But hey, since we're on the topic of absence, and we're hopefully finally resolved to not talking about the Vietnam era (and if you want to continue that, fine, we'll wonder together where Kerry's reserve duty records are for after he returned from Vietnam), why don't we talk about Kerry's absence in the Senate? How about all those Senate Select Committee on Intelligence meetings that Kerry missed..? Or the number of votes he's cast in the Senate this past year (what, two, maybe three?) Or the number of bills he's sponsored in Congress? Or how about his service as Lt. Governor under Dukakis? Or how about one of Kerry's many floor speeches, perhaps one about Bill Clinton, or Christmas? Perhaps one of those many filmed or video'd interviews he's given in the past 20 years?

I feel another revelation coming in tomorrow's newspaper about the Vietnam era. Don't you?
And as a complete aside, could someone please explain to me, somewhere along the line, where the hell the DNC felt that Kerry would be more electable than anyone else running for president, most especially Howard Dean or Joe Lieberman?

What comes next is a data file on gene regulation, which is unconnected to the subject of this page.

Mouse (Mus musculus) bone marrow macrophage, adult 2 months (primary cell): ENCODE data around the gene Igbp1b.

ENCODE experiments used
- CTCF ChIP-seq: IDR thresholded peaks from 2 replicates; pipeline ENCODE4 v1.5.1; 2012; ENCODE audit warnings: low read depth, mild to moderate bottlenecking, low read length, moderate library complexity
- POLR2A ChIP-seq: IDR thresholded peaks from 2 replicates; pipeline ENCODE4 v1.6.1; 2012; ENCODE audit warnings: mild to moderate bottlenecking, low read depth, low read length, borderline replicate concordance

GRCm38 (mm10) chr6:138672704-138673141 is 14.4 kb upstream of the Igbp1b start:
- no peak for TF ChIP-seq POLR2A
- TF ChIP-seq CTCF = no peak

I know Howard was another who fell victim to the media, but please, someone was dipping way too deep into the medical marijuana when they figured that Kerry was a grand choice.
If you can explain Kerry to me, then maybe you can also explain Bush to me, as well.

Who comes UP with these morons? I'm still debating voting for Dave Barry.
I can't explain Kerry or Bush to you, because neither would be anywhere close to my first choice for a President, not even of my high school reunion class. Only thing Bush has going for him is personal honesty, umm, I'm still working on what Kerry has going for him aside from a pulse.

Dave Berry? In a hot second, though I doubt many people would be too pleased with his decisions in office. He'd reflect much more the average American's views, something that neither party can lay claim to anymore...